Open Access Te Herenga Waka-Victoria University of Wellington
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The post-primary education of non-academic boys

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posted on 2021-12-13, 21:48 authored by Wallace, H. L. (Hugh Lowry)
This thesis is an attempt to examine what is probably the greatest single problem in New Zealand education; the problem of the non-academic child in the New Zealand post-primary school. It is an urgent problem, on the solution of which depends the welfare of a large section of our post-primary population. Our post-primary schools have gradually ceased to be selective and must now cater for an adolescent age group which omits only the most mentally defective and the most physically handicapped. This movement towards "secondary education for all" received fresh impetus in 1944 when the minimum school leaving age was raised to fifteen years. During the last eight years, post-primary schools have been faced with an increasing number of new entrants of a wide range of intelligence and .ability. Among these are found pupils who, under an earlier education system, would never have entered the door of a secondary school. The requirements of the Proficiency examination would have eliminated some, economic factors would have debarred others. Many would have found in a job the success and satisfaction which they had never achieved in a school. Now, as a result of educational and economic changes, these pupils are legally compelled to remain at school until they reach the age of fifteen years. The practice of social promotion in the primary school has resulted in most of these adolescents entering a post-primary school at thirteen, fourteen or fifteen years of age. These are the pupils wbo have been commonly labelled "non-academic".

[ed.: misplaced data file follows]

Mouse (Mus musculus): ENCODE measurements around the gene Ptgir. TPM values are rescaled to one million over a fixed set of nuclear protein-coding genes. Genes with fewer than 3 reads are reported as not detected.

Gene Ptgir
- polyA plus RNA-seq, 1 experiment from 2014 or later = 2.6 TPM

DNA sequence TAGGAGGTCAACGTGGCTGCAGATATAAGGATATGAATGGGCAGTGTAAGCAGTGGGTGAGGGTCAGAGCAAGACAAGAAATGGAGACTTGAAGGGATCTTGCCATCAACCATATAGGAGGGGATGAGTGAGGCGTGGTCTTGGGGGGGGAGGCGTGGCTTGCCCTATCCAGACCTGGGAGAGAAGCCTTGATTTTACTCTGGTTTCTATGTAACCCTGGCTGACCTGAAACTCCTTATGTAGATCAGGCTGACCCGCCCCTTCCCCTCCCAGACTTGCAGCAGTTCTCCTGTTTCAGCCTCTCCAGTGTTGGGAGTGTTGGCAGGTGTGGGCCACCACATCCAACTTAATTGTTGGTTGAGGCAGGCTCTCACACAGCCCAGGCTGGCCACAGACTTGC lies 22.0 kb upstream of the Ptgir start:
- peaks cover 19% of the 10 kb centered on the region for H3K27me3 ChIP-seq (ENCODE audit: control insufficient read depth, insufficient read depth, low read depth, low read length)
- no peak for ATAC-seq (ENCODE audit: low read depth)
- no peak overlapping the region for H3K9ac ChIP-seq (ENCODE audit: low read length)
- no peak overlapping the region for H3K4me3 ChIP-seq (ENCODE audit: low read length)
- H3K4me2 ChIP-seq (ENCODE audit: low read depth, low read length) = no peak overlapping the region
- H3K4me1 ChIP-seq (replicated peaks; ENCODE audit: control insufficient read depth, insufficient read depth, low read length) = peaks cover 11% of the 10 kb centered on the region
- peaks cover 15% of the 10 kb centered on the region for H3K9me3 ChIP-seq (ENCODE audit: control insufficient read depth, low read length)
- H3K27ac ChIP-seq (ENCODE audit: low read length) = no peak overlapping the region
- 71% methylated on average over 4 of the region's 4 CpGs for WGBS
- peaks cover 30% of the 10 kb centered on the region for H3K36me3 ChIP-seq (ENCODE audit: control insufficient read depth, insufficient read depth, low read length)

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Date of Award



Te Herenga Waka—Victoria University of Wellington

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Author Retains Copyright

Degree Discipline


Degree Grantor

Te Herenga Waka—Victoria University of Wellington

Degree Level


Degree Name

Master of Arts

Victoria University of Wellington Unit

Faculty of Education / Te Whānau o Ako Pai

Victoria University of Wellington Item Type

Awarded Research Masters Thesis



Victoria University of Wellington School

School of Education / Te Puna Akopai